Chuck Norris defends Tim Tebow
When Chuck Norris watches Tim Tebow, he sees a version of himself on the football field. As such, the ultimate tough guy has come to the defense of the beleaguered quarterback in an online column.
Tebow hasn't drawn any interest from NFL teams since his release by the New York Jets last month. He's been told he can compete for a backup spot in the CFL and that the Arena Football League might be right for him. But Norris believes that Tebow belongs in the NFL.
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In a column for nonprofit conservative website Newsbusters, Norris calls Tebow one of his UCPs: an Ultimate Clutch Player.
"Tebow is a player who rises to the occasion and delivers big in critical moments," Norris writes in a column posted this week. "He reminds me of myself when I used to compete in martial arts."
He writes that Tebow, like himself, takes his skill to another level when he needs to.
"I would spar with my black belts in class, and sometimes they would outscore me. Yet in the tournaments, I would defeat them. My students used to ask me, 'Why is it that we can contend equally against you in class but can't beat you in the tournaments?' My answer was always the same: 'When it counts, I rise to the occasion,'" he writes.
Norris writes that he has been following Tebow since he was the Florida Gators' quarterback, "and I never have seen a more determined or inspiring athlete to play the game of football."
Norris makes the case that the Jacksonville Jaguars should sign Tebow and references Martin Luther King Jr. in his argument.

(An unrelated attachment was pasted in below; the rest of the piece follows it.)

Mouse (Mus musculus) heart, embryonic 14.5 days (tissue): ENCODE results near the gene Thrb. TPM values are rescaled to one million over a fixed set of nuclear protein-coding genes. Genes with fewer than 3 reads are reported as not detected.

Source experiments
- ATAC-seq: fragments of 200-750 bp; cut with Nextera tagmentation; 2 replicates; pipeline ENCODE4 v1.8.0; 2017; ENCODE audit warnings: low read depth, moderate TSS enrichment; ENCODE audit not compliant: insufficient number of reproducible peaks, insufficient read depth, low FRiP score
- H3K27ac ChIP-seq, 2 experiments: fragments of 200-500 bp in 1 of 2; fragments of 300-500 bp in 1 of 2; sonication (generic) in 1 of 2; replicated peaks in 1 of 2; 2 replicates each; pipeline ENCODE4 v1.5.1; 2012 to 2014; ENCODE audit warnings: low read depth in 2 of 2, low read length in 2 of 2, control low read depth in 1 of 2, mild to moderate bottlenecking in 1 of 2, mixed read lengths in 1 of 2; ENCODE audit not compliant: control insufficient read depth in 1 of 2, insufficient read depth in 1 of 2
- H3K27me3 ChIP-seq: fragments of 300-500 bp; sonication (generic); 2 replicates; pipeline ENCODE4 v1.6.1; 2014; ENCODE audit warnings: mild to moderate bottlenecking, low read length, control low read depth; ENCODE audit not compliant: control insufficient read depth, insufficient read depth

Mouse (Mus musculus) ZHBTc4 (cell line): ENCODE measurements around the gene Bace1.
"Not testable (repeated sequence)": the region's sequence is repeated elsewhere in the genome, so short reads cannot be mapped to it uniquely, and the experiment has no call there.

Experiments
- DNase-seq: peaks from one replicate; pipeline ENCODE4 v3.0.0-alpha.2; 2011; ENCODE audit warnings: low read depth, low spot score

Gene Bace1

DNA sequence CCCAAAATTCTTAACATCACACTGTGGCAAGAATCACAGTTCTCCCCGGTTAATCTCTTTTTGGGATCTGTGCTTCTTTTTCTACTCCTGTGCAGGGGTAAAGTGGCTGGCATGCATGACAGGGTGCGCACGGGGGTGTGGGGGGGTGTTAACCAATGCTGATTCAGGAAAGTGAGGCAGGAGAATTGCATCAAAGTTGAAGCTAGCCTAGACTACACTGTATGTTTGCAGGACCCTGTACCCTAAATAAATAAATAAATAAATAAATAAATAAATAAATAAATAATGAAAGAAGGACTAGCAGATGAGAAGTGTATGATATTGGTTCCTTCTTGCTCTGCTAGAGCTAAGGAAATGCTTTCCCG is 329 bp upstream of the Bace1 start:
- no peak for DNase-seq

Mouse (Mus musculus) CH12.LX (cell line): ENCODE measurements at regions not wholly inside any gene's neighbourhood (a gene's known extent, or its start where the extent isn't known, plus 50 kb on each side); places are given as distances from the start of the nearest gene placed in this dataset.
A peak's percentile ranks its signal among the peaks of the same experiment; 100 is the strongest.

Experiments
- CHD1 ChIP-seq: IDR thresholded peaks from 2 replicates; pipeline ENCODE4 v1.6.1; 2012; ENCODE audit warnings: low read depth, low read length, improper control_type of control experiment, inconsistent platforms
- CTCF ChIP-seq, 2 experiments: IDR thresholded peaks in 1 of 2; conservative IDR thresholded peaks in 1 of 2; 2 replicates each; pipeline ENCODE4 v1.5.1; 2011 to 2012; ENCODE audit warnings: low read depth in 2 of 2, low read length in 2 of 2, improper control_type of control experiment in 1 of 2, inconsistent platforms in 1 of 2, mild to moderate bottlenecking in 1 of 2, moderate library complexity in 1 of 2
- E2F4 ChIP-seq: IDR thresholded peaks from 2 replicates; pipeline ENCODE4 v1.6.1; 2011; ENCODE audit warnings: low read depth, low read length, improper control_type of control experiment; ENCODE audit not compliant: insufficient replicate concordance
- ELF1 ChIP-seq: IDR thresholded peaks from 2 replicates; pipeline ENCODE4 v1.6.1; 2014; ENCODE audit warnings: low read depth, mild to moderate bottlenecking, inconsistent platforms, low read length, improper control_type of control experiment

He writes that he read a USA Today story on Shad Khan in which the Jaguars owner is quoted as saying that King's work is "a contributing factor to his success."
"So let me respectfully challenge Khan to consider these words from Dr. King: 'There comes a time when one must take a position that is neither safe nor politic nor popular, but he must take it because conscience tells him it is right,'" Norris writes.
The Jaguars have repeatedly said they aren't interested in signing Tebow, and the Bold City Brigade, a team booster group, started a website, "Evenifhesreleased.com," which was launched as a countermeasure to the Tebow-mania bombarding the team.
If Tebow can't find a job in the NFL, he has a standing offer to play in the arena league.
Philadelphia Soul part-owner Ron Jaworski, also an ESPN NFL analyst, said Wednesday he was serious about his offer to Tebow to join his AFL team.
Jaworski, a former Philadelphia Eagles quarterback, reached out to Tebow a day after the Jets released him in April. Jaworski has yet to hear from Tebow but expects to eventually.
"I love the guy," Jaworski said. "I want him here just for his leadership."
Information from The Associated Press was used in this report.